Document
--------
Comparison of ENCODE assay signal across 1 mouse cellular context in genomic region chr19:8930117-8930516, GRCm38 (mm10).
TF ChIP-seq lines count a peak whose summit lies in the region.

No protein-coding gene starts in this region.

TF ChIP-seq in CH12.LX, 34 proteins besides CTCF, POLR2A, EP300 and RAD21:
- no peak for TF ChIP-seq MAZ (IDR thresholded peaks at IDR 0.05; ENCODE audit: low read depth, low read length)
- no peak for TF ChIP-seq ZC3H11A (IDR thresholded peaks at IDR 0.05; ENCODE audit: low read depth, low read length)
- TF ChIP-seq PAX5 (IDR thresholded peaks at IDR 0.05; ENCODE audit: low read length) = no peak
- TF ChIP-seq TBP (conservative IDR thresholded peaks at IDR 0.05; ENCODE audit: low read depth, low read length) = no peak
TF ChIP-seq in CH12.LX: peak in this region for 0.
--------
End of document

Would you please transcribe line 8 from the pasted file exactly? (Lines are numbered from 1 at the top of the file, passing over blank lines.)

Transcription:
- TF ChIP-seq TBP (conservative IDR thresholded peaks at IDR 0.05; ENCODE audit: low read depth, low read length) = no peak